The man accused of the Christchurch terror attacks has pleaded not guilty to all the 92 charges laid against him and will face trial in May next year.
Brenton Tarrant, the suspect in the Christchurch mosque shootings, appears in the Christchurch District Court on March 16.
The Australian is being held in New Zealand's only maximum security jail, in Auckland, and prison staff say he has no access to television, radio, newspapers or visitors.
The courtroom was filled with 80 survivors and family members, while about another 60 watched the proceedings on video in an overflow room.
Despite Tarrant's visual presence in the courtroom room, his microphone was muted.
The 28-year-old stood facing the camera from prison, mostly with an impassive expression but smirking at times as his lawyer entered a not guilty plea on his behalf.
A lone gunman armed with semi-automatic weapons attacked Muslims attending Friday prayers in Christchurch on New Zealand's South Island on March 15, killing 51 people in the country's worst peace-time mass shooting. "A fitness hearing is not required", Mander said in a minute released to the media after Friday's hearing.
"He's a coward. And behind the cell he's laughing", Aziz said. Then I would see how he laugh.
Aziz, 48, prevented more deaths during Friday prayers at the Linwood mosque in Christchurch after leading the gunman in a cat-and-mouse chase before scaring him into speeding away in his auto.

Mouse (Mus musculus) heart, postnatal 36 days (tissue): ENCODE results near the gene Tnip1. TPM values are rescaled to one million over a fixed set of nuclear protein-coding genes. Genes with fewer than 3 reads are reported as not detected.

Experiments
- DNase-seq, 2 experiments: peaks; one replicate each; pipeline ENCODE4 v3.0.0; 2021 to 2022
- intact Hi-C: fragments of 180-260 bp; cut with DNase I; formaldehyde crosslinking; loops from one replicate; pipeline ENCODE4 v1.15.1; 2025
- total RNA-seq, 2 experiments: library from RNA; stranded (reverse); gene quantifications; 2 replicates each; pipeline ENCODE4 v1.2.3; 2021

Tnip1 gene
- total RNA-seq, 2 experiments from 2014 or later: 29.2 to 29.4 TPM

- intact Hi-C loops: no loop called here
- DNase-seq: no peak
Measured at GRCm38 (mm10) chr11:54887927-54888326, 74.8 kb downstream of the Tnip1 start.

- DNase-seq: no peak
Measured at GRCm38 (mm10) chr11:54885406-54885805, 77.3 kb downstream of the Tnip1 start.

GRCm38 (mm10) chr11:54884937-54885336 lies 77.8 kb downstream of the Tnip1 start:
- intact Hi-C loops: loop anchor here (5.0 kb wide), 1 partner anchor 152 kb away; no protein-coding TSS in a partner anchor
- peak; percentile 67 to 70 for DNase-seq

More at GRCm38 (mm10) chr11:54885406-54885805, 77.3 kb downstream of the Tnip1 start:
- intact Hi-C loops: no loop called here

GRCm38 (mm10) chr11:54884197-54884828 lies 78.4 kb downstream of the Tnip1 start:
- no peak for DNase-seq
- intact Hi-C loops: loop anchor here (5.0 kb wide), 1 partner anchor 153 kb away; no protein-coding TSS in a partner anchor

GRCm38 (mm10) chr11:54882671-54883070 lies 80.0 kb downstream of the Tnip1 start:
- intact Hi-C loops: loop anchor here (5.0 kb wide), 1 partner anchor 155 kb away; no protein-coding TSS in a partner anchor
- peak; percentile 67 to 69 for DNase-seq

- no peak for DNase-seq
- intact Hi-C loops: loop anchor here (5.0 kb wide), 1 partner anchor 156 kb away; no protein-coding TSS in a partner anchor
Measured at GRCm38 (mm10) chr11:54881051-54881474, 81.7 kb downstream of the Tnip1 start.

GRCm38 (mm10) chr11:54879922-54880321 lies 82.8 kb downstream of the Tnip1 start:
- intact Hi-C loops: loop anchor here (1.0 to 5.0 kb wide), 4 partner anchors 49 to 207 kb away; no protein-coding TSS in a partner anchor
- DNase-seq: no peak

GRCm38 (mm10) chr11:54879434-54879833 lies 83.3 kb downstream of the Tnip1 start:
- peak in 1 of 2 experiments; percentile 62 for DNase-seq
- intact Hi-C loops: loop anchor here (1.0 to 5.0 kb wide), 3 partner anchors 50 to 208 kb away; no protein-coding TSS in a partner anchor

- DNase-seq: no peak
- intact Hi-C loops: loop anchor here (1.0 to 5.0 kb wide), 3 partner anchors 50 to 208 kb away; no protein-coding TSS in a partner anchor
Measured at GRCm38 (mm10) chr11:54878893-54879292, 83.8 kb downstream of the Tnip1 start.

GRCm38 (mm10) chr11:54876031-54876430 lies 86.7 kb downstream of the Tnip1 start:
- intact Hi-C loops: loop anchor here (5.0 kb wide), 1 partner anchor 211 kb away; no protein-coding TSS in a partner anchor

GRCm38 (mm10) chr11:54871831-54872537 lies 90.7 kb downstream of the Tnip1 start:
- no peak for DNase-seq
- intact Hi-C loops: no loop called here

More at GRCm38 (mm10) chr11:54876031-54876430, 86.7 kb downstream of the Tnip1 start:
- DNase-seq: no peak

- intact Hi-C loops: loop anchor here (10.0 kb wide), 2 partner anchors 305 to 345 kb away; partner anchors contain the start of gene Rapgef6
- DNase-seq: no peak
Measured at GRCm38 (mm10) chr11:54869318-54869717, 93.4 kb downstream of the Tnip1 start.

Judge Cameron Mander said two mental-health assessments of Tarrant had been completed, and there were no issues in relation to the accused's ability to enter pleas and stand trial.
Didar Hossain, whose uncle and friends were killed in the attack, was disappointed it would take so long for the alleged killer to face justice.
"But we're not that low, you know", he said.
The accused will next appear for a case review hearing in August. At least 49 people are confirmed dead, with more than 40 people injured following attacks on two mosques in Christchurch on Friday afternoon.
The shootings were also livestreamed on Facebook, with the video viewed more than 4,000 times before it was removed at the request of New Zealand police. Last month she helped lead a global pledge named the "Christchurch Call", aimed at boosting efforts to keep internet platforms from being used to spread hate, organize extremist groups and broadcast attacks.